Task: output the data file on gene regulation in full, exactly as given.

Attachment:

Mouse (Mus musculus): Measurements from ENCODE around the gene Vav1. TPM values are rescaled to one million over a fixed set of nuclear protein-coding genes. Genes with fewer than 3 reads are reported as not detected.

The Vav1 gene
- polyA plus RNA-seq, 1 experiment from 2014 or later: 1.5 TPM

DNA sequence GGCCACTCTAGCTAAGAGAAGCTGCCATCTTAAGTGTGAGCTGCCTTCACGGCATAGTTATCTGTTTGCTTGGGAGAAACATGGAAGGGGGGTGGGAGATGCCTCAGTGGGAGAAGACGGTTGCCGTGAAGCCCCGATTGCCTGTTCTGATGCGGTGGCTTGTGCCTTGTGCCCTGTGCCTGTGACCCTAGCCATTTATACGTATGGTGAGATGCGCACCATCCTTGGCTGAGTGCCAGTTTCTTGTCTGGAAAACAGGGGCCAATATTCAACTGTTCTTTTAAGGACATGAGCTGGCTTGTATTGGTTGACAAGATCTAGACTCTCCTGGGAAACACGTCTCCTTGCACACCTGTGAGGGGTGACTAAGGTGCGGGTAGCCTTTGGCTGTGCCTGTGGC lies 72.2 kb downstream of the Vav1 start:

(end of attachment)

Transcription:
Mouse (Mus musculus): Measurements from ENCODE around the gene Vav1. TPM values are rescaled to one million over a fixed set of nuclear protein-coding genes. Genes with fewer than 3 reads are reported as not detected.

The Vav1 gene
- polyA plus RNA-seq, 1 experiment from 2014 or later: 1.5 TPM

DNA sequence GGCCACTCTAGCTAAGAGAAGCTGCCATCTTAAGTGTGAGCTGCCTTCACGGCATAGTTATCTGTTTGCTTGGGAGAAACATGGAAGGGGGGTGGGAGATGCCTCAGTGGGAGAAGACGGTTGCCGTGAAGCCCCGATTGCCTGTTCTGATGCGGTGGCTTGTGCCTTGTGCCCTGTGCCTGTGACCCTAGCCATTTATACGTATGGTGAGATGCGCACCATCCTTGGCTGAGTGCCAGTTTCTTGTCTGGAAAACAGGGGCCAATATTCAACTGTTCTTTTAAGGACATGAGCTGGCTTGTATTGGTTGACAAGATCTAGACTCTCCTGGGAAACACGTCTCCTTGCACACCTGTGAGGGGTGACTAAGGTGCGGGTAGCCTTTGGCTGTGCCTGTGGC lies 72.2 kb downstream of the Vav1 start: